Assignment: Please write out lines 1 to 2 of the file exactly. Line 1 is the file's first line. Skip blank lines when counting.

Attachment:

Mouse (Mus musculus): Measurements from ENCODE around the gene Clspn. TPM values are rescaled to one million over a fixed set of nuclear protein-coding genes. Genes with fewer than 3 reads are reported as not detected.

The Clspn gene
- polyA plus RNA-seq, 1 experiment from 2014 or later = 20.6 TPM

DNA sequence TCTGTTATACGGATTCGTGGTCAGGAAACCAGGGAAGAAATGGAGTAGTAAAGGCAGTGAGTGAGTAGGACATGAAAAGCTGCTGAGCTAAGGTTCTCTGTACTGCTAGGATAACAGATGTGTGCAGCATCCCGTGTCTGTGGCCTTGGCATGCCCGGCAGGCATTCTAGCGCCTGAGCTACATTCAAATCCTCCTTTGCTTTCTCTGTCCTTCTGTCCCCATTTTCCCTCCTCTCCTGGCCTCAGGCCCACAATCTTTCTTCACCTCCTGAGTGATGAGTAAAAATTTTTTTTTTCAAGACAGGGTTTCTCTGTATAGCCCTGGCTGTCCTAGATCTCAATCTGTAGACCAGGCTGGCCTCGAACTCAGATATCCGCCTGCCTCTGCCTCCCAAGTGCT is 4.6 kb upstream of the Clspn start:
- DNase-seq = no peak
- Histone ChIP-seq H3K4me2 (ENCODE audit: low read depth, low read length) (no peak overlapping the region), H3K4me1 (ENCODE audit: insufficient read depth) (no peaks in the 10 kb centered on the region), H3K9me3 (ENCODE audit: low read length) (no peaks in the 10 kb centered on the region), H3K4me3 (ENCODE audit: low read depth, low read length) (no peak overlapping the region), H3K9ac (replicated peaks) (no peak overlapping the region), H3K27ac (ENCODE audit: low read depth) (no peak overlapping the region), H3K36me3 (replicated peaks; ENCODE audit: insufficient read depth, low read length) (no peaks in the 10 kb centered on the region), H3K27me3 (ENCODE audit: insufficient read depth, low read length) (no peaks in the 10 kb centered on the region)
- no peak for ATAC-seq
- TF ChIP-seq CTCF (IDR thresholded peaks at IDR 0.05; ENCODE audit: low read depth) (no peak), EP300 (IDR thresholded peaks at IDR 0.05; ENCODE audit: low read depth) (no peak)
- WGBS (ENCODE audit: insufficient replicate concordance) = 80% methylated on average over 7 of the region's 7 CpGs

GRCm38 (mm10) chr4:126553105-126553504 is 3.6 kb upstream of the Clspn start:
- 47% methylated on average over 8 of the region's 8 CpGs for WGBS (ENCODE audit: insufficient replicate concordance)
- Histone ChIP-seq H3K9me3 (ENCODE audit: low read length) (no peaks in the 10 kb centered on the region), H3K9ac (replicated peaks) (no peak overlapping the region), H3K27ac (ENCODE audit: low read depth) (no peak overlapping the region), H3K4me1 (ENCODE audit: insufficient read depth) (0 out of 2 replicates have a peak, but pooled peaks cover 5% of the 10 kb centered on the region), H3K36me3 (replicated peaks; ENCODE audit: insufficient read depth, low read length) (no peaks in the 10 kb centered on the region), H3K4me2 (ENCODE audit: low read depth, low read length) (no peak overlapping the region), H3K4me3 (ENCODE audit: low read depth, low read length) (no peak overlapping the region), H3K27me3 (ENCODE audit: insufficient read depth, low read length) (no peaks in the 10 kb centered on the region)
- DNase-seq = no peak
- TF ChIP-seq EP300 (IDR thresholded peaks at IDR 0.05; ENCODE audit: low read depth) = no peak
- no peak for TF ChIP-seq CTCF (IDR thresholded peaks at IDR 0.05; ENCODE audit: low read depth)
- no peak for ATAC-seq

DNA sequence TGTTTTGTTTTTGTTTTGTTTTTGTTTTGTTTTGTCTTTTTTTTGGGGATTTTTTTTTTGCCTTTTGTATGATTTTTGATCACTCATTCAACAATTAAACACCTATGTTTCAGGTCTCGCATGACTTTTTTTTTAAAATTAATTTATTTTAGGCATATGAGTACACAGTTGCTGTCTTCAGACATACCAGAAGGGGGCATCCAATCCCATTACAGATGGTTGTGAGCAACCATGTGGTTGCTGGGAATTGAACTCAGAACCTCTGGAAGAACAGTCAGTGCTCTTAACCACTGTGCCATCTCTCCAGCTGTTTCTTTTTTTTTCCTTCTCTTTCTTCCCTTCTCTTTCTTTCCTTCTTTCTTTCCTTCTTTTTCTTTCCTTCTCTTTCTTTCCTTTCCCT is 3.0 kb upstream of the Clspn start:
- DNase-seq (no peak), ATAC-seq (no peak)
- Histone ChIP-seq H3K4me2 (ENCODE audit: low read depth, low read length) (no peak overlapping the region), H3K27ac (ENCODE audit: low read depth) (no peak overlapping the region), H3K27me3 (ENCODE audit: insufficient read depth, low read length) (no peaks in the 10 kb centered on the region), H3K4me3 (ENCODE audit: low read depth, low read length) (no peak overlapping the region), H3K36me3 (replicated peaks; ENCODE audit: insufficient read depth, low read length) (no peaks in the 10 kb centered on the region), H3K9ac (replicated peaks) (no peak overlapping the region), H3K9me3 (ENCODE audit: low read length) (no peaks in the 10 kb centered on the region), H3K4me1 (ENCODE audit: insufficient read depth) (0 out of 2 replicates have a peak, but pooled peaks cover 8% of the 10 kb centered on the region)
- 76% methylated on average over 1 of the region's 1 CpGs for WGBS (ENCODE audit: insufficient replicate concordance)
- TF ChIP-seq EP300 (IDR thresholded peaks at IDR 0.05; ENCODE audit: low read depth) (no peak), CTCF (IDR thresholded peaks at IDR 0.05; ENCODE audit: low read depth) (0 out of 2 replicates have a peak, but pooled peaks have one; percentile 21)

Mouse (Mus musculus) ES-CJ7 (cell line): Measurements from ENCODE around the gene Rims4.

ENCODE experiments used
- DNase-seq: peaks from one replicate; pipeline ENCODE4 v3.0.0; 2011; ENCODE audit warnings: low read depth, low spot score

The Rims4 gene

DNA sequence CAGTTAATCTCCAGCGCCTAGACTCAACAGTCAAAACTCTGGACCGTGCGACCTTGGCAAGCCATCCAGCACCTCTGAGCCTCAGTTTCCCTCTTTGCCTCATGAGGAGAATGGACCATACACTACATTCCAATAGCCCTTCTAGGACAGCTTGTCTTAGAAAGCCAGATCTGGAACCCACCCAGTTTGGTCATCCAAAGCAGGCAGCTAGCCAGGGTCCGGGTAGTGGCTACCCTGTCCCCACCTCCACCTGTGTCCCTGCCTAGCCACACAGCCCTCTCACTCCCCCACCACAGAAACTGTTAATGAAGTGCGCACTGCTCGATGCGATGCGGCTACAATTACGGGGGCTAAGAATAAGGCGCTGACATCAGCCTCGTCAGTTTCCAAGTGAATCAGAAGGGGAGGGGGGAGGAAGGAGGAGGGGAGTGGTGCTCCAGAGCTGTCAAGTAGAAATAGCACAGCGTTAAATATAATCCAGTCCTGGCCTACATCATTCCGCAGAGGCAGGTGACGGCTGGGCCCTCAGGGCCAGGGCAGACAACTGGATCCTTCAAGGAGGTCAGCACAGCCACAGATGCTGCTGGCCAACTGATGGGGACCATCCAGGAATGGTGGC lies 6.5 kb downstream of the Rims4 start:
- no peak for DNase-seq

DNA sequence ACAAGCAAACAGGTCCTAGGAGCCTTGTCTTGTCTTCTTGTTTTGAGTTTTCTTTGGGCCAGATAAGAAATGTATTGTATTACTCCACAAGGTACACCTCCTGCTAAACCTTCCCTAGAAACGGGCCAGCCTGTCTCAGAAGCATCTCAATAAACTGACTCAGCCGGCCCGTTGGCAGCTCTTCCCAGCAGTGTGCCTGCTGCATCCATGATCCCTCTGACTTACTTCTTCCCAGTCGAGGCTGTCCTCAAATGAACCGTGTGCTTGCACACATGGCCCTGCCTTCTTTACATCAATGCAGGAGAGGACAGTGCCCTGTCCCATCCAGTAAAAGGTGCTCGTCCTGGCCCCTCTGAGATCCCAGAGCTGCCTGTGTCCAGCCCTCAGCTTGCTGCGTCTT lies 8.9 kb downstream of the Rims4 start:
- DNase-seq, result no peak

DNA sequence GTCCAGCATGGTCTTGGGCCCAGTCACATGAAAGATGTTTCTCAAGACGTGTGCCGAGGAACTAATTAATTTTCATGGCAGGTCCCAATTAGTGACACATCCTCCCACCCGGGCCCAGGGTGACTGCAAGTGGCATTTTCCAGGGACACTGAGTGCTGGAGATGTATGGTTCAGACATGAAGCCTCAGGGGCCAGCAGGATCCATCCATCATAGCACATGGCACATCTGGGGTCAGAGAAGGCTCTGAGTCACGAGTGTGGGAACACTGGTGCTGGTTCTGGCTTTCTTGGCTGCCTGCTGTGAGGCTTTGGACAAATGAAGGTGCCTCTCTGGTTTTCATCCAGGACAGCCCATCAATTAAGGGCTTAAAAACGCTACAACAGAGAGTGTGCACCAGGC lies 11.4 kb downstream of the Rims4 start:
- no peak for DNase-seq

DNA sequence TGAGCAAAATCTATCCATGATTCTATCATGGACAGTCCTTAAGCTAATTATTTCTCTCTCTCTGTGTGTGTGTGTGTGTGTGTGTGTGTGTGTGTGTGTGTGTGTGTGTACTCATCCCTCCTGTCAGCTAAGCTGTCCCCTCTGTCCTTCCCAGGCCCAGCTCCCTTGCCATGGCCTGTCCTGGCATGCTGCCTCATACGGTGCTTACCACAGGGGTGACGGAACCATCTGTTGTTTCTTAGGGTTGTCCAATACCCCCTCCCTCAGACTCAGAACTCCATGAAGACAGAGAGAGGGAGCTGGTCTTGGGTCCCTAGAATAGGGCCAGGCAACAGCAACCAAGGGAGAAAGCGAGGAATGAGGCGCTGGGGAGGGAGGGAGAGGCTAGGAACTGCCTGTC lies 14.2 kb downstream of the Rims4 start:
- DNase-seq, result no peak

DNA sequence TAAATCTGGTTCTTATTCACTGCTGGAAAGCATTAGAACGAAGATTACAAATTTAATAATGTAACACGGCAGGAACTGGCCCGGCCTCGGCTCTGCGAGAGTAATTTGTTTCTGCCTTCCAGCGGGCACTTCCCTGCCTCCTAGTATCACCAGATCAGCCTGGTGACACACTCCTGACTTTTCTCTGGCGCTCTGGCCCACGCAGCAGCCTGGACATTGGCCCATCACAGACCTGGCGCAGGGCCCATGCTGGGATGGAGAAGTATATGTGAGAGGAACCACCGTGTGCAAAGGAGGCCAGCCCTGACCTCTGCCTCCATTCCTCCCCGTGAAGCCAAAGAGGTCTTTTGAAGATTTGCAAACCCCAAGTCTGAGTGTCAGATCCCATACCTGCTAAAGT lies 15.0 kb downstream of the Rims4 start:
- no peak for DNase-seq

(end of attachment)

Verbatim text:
Mouse (Mus musculus): Measurements from ENCODE around the gene Clspn. TPM values are rescaled to one million over a fixed set of nuclear protein-coding genes. Genes with fewer than 3 reads are reported as not detected.

The Clspn gene